The first chapters of the book are dedicated to the broader history of its two central topics – the early Yiddish radicals and anarchists and the Yiddish music halls and those who performed there. The individuals who stand out from these two groups are Morris Winchevsky, a radical litterateur, and the aforementioned Avrom Margolin, an able satirist who wrote under the name Avreml. These chapters present an adept summary of the research undertaken in these fields both from a specific British Jewish perspective and from the vantage of British history more generally, and thus provide an ideal springboard for the remainder of the book.
In it, Lachs offers a thematically arranged description drawing on close readings of material ranging from various Yiddish songs published in Winchevsky’s Arbeter Fraynd and other radical newspapers or satirical magazines, such as Avreml’s Bloffer, to those which formed the repertoire in the music halls. While this may seem an unduly broad spectrum of material, Lachs compellingly underscores its commonalities. These songs point to various blind spots and neglected characteristics of the community which the traditional Anglo-Jewish leadership was rather keen to keep in the dark.
To be sure, Winchevsky’s poems are often more serious in tone, but Lachs excels at drawing out the historical and social contexts and significance of music-hall songs and socialist anthems in equal measure. Dealing with important political controversies of the period and issues such as socialist activism and the critique of religion, Lachs explores how song reflected, and intervened in, some of the community’s key preoccupations. There is great patience and sophisticated research on show here. Her ability carefully to reconstruct the double entendres and hidden meanings of the songs allows Lachs to contextualize them with enormous depth.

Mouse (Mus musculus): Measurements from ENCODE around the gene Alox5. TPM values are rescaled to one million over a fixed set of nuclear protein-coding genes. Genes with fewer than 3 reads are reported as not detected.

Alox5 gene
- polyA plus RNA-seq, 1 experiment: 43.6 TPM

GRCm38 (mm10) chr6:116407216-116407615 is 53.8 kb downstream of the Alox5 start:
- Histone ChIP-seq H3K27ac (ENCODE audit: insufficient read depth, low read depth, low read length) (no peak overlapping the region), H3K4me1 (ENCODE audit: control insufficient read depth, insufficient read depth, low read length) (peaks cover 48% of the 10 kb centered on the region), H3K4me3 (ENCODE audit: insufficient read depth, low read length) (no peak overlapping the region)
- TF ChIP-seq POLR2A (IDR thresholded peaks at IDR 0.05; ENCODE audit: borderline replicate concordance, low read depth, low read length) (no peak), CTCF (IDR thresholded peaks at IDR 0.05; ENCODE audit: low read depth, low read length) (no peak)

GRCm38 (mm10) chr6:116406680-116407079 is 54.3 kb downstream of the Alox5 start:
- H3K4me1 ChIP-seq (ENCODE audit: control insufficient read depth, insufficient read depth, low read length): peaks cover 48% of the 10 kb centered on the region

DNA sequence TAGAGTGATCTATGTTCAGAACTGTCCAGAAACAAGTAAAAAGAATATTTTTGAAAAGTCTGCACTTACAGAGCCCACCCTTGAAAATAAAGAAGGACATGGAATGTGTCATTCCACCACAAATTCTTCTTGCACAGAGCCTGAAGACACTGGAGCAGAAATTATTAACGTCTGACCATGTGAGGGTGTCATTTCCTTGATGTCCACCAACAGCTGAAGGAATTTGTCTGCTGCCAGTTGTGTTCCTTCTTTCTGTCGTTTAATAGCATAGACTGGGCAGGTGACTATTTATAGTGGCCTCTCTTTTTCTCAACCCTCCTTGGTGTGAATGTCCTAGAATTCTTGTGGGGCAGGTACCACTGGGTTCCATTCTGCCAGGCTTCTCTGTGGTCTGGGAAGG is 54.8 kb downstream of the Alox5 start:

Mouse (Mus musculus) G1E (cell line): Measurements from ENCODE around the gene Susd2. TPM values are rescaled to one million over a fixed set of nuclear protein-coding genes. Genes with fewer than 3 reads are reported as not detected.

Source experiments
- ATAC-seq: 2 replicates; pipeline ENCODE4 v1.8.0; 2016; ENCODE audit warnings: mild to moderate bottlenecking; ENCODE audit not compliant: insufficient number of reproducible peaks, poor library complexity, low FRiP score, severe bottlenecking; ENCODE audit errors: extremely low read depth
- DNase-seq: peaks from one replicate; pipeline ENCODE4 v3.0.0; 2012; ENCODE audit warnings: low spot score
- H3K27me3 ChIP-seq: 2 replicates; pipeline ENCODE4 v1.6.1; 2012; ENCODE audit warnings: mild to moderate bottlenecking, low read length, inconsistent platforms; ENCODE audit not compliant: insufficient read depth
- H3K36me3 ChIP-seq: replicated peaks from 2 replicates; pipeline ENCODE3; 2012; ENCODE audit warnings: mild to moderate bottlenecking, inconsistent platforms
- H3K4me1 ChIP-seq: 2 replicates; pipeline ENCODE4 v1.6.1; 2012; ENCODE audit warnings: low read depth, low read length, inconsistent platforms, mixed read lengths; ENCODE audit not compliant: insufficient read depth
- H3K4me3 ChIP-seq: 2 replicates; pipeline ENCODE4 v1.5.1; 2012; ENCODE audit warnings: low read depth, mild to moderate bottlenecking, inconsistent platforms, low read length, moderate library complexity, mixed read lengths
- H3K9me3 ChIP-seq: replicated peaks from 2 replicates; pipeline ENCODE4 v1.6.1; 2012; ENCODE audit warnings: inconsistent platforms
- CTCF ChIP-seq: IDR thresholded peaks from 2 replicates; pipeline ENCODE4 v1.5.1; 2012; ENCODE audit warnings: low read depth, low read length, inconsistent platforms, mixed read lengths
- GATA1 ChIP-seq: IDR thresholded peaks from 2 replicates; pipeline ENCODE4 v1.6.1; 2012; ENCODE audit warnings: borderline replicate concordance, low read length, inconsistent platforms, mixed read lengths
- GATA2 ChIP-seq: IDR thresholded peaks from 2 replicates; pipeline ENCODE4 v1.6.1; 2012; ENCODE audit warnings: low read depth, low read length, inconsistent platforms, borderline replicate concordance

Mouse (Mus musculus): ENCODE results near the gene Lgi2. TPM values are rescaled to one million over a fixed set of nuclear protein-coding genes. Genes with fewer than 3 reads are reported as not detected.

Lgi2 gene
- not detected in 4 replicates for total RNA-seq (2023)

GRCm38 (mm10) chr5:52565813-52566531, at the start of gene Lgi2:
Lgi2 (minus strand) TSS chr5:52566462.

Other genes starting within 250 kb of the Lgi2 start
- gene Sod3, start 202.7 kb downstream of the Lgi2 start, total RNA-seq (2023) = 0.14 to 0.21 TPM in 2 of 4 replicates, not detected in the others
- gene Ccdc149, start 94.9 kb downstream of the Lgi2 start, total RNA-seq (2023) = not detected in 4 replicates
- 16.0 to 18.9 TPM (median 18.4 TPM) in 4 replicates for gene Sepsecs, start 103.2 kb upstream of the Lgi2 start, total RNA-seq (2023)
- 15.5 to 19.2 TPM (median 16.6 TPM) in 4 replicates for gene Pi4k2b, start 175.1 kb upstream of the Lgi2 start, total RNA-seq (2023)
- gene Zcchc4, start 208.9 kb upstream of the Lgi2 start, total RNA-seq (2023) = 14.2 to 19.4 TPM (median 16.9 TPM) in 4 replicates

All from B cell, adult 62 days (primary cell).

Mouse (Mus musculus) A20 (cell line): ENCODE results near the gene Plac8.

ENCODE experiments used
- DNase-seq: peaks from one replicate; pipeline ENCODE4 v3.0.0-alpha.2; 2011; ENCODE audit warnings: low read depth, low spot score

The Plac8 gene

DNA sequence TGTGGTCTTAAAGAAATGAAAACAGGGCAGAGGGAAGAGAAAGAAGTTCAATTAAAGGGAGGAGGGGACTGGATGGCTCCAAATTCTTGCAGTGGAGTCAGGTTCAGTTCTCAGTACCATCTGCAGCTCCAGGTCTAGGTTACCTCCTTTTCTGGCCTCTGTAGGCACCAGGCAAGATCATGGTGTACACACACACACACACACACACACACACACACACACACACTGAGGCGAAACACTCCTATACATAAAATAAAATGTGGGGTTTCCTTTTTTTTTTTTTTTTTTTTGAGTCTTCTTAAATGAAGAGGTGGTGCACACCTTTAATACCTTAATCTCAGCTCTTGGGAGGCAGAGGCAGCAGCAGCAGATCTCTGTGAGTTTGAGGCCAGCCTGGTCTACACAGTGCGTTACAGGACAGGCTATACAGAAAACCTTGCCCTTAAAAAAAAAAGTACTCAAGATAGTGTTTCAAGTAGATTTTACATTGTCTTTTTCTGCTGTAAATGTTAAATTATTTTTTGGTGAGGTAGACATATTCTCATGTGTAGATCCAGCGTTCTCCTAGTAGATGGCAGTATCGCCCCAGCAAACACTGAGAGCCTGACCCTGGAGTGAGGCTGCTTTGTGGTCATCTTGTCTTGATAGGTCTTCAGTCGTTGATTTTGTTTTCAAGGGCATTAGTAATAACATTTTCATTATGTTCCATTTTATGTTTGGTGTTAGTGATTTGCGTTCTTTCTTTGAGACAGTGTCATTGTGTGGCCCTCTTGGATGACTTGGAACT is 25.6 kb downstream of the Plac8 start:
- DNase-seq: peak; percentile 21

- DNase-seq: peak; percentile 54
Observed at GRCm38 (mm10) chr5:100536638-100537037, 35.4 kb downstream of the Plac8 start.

Lachs does not avoid controversial topics like prostitution and the sex trade. Equally welcome is her interest in courtship and sexual relations, a topic which has received little scholarly attention. In this context, the music halls and theatres emerge as spaces facilitating interaction between the genders in a non-traditional setting while the repertoire performed there, in turn, skewed those very relations to comical effect.